TD Bank pledges net-zero carbon emissions by 2050

TD Bank Group is aiming for net-zero greenhouse gas emissions from its financing activities and operations by 2050, in alignment with the Paris Agreement.

To do that, the Toronto company said Monday it needs to quantify emissions made by its borrowers. It plans to determine the baselines, or current amounts, of emissions by each sector in its loan portfolio.

That information will help the $1.3 trillion-asset TD advise its corporate clients how to reduce their carbon footprints. It will also help TD more accurately calculate its credit exposure to an abrupt transition away from fossil fuels, according to Nicole Vadori, head of environment, who added that TD’s own operations have been carbon neutral since 2010.

“We need to set our baseline, not only for our own operations, but also for our financed emissions. Once we do that, we can then start breaking down that 2050 target into manageable chunks,” she said. “Financed emissions will also serve as a basis for our transition risk assessment within our climate-risk analysis.”

As part of the effort, TD has joined the Partnership for Carbon Accounting Financials, a global consortium of banks working on standardized carbon accounting methodologies. TD Bank also set up a sustainable finance group and pledged not to finance any new oil-and-gas production in the Arctic Circle. The pledge announced Monday builds upon prior work TD has done, including a commitment to financing clean tech and energy.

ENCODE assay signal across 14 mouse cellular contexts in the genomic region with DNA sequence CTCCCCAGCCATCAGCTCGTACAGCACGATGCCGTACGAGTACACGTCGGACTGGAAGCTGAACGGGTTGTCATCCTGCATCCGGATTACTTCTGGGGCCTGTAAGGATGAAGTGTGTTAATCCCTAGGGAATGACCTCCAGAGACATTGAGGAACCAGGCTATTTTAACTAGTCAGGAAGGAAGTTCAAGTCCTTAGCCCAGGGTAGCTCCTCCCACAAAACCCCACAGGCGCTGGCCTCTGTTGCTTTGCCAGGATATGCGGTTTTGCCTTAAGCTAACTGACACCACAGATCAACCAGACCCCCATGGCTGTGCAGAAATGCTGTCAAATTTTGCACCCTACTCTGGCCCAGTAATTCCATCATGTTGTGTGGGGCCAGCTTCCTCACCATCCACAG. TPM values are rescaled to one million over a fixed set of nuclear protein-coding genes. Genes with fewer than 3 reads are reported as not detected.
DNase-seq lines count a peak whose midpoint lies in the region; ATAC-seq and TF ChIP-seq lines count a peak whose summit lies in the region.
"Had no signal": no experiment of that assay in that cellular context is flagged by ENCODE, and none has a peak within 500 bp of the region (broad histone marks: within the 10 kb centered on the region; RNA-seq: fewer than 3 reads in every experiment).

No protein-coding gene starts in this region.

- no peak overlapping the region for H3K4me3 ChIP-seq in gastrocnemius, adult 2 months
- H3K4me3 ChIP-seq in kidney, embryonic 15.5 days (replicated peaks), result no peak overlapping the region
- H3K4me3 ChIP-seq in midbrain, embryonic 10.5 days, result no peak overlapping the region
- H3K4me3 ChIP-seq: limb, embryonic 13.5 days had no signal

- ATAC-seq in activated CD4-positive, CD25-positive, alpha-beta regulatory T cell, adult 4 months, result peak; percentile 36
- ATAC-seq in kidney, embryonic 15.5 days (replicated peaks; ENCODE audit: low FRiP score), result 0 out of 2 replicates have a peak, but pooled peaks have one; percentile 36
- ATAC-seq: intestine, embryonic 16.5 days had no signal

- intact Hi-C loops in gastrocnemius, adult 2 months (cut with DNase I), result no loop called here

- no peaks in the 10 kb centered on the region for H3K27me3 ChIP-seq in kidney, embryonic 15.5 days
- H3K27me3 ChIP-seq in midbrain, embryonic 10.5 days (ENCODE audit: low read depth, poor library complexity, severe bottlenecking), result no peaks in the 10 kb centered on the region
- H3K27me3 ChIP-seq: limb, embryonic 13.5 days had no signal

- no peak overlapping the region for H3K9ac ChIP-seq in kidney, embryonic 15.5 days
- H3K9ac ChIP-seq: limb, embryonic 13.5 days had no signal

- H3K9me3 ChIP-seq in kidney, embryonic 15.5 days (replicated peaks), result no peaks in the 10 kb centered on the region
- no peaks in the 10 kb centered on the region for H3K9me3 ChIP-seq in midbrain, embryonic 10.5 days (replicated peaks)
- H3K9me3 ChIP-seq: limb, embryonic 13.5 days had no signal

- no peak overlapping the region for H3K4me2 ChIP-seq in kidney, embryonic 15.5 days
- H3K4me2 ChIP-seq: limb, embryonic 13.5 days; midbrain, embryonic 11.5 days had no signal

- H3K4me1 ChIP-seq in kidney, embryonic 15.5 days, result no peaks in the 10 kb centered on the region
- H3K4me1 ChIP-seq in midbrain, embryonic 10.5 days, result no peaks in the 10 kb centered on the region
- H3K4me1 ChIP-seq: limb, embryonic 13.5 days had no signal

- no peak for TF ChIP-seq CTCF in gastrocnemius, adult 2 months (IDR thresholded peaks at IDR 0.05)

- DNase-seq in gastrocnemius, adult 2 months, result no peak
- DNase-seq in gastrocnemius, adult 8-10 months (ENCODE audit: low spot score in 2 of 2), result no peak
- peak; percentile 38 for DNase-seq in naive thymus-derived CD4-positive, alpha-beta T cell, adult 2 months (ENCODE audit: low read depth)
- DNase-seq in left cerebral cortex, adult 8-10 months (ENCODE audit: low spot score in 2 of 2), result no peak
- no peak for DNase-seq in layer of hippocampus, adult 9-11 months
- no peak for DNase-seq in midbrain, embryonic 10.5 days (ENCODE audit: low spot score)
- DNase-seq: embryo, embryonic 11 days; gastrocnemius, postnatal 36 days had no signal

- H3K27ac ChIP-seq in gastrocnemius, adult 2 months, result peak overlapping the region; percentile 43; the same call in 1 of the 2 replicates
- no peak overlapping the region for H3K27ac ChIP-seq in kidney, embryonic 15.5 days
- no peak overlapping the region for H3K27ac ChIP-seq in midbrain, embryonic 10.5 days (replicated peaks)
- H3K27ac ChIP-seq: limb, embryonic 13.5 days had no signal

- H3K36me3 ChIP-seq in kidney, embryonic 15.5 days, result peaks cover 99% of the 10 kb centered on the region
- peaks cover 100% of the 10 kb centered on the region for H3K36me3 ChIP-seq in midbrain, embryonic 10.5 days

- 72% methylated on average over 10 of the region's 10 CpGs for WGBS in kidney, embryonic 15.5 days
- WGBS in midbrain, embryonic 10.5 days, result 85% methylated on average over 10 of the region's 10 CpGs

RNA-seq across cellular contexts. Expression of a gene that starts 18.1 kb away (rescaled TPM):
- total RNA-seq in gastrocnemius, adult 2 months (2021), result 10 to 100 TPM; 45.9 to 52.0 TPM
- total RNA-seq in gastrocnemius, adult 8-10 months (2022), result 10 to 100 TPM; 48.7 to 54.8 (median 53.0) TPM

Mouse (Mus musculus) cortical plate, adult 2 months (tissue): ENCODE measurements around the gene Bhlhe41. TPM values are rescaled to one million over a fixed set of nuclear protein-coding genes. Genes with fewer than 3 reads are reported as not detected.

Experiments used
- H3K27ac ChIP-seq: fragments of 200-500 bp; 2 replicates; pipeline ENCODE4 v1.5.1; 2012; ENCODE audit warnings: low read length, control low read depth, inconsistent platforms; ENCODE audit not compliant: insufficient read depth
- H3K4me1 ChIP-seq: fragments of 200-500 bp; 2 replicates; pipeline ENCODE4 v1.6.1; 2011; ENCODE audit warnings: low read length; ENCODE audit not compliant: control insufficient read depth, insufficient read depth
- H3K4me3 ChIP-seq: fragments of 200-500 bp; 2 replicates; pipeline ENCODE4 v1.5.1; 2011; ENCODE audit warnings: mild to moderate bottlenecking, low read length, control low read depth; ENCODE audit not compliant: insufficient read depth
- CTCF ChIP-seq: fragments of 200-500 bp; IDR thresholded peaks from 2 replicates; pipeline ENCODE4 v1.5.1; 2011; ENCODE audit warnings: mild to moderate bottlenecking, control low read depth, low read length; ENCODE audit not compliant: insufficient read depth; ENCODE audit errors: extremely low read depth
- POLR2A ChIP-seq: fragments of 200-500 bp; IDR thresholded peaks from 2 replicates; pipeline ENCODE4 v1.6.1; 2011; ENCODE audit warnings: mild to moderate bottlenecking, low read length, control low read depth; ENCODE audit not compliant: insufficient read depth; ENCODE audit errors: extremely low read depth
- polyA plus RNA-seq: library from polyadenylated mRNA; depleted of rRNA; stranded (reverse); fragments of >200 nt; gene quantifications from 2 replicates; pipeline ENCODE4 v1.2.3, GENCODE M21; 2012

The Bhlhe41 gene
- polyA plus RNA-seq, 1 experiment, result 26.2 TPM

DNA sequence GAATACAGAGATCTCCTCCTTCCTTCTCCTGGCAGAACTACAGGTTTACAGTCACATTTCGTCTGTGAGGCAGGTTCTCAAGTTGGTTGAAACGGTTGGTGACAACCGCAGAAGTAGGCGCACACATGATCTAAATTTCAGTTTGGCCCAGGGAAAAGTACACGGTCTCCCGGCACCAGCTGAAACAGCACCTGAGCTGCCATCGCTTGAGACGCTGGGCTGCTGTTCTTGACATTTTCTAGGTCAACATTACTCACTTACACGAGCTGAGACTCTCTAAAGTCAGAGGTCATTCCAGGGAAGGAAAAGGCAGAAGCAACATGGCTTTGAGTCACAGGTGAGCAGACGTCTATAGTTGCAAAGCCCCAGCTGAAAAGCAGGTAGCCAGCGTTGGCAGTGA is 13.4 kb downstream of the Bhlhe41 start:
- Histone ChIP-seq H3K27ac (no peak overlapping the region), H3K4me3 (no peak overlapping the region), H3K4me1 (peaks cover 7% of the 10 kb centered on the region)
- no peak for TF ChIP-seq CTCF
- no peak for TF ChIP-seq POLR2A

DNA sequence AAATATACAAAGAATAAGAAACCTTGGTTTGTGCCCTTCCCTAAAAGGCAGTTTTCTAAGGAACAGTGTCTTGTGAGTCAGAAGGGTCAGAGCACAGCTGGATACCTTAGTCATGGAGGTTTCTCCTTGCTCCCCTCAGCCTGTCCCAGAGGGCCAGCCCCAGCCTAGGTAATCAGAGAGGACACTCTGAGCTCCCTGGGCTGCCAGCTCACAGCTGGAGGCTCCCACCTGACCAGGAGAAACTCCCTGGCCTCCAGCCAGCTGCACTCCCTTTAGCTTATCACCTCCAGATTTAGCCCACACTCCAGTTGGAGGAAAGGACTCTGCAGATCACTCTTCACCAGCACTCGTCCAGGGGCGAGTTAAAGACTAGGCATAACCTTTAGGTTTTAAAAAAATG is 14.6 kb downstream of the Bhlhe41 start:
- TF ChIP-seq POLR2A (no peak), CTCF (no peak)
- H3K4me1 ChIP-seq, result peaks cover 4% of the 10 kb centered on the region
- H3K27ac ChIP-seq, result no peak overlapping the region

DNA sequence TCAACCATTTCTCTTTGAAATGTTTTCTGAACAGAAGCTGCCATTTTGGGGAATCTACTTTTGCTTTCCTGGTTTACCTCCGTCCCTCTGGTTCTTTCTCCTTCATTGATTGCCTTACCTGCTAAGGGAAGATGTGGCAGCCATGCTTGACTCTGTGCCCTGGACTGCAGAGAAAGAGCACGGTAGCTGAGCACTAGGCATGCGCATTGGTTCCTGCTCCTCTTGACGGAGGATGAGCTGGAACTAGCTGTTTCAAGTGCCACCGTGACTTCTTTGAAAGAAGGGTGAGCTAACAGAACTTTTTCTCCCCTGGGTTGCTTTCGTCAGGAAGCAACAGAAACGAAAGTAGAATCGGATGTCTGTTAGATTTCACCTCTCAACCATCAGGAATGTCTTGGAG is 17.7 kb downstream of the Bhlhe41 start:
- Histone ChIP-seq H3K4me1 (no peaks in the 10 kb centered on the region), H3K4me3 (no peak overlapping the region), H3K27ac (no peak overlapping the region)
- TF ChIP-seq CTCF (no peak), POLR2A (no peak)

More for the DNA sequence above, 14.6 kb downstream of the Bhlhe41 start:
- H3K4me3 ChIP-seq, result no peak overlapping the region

TD has company in those efforts, as greater public awareness, increased pressure by activist shareholders and the rising cost of serious climate events are pushing banks to more closely scrutinize their environmental impact. Citigroup, Bank of America and Morgan Stanley are also members of the PCAF, for example. Goldman Sachs has pledged not to finance any new oil exploration in the Arctic.

Data measurement and analytics will be critical to achieving net-zero emissions over the next three decades, but data quality can be a challenge, Vadori said. Some corporate clients already provide information about their greenhouse gas emissions, but some don’t. The ones that do don’t necessarily use the same set of disclosures, so bankers working behind the scenes aren’t necessarily looking at an apples-to-apples comparison, she said.

Vadori said the company will start by using carbon-accounting methodology developed by PCAF, which looks at six asset classes, including commercial real estate, residential mortgage and project finance.

Within the TD Securities unit, the company set up a sustainable finance and corporate transitions group intended to advise and finance corporate clients in their own sustainability efforts.

“Each [sector] has challenges and opportunities in the transition to a low-carbon economy,” Vadori said. “We need to think about what that unique pathway looks like for something like, say, mining or power generation.”


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